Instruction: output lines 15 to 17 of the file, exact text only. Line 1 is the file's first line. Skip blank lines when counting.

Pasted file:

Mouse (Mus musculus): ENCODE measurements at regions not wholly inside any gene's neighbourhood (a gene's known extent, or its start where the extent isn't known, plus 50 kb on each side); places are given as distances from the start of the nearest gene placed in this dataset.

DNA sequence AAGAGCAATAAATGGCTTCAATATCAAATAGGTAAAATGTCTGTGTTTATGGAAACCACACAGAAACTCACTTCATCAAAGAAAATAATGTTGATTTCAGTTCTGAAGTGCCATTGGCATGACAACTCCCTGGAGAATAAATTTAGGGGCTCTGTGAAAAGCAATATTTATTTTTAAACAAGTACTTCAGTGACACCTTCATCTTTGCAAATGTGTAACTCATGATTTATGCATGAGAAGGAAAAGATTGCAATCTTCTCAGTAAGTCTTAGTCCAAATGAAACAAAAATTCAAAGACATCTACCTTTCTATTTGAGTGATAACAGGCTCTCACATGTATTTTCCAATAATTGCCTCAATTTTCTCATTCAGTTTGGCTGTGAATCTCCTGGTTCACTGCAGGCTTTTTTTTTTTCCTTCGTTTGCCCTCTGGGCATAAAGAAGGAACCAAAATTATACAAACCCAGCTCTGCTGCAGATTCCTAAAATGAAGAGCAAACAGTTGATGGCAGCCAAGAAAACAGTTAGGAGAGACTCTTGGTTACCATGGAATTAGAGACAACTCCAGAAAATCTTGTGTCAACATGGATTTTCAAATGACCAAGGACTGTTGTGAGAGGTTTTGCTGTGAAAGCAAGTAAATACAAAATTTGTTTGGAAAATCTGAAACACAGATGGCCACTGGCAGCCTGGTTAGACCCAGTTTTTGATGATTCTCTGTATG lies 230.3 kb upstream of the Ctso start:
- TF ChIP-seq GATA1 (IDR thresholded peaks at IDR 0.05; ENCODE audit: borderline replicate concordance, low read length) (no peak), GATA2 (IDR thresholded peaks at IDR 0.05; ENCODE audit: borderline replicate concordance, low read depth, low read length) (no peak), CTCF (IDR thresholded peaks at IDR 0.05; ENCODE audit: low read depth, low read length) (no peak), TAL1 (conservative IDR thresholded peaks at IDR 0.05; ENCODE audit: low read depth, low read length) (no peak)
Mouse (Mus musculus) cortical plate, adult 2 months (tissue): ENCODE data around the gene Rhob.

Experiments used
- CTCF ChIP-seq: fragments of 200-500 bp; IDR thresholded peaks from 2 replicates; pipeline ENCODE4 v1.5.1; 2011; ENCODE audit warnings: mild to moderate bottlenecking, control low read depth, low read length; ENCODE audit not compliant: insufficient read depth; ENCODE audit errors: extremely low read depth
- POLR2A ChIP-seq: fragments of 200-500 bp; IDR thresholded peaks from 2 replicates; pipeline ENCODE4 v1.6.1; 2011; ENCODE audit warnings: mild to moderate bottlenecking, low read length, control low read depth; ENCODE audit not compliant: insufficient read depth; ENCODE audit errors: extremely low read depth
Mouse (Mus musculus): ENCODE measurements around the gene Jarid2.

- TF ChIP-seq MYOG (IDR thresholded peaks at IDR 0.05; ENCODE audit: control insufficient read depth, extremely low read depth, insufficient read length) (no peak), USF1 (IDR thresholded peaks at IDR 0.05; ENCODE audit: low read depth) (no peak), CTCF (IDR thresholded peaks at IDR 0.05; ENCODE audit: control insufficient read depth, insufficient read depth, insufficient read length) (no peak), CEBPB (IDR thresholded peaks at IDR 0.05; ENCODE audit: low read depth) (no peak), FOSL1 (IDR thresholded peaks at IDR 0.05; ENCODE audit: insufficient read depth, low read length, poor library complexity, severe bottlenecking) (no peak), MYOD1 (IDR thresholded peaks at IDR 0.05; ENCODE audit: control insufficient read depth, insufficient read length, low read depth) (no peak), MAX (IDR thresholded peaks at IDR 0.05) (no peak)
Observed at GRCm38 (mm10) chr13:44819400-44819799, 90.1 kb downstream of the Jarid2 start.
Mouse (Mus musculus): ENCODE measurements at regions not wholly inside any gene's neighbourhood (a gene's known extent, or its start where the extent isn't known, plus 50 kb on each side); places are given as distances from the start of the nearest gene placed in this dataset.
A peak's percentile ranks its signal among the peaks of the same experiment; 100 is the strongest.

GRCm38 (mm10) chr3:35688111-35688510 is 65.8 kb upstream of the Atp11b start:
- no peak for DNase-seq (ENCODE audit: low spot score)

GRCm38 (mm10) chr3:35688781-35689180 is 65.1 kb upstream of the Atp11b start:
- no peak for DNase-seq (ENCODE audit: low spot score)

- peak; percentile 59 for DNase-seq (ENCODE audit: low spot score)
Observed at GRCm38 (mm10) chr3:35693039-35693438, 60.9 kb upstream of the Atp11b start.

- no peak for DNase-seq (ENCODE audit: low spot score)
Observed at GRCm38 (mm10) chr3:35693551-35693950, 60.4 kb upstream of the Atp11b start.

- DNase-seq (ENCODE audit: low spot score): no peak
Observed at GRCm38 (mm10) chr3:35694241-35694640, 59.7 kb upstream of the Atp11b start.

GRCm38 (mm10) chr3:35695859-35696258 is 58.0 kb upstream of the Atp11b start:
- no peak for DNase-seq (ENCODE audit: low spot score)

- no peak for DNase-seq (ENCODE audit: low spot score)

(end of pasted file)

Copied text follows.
GRCm38 (mm10) chr3:35688781-35689180 is 65.1 kb upstream of the Atp11b start:
- no peak for DNase-seq (ENCODE audit: low spot score)

- peak; percentile 59 for DNase-seq (ENCODE audit: low spot score)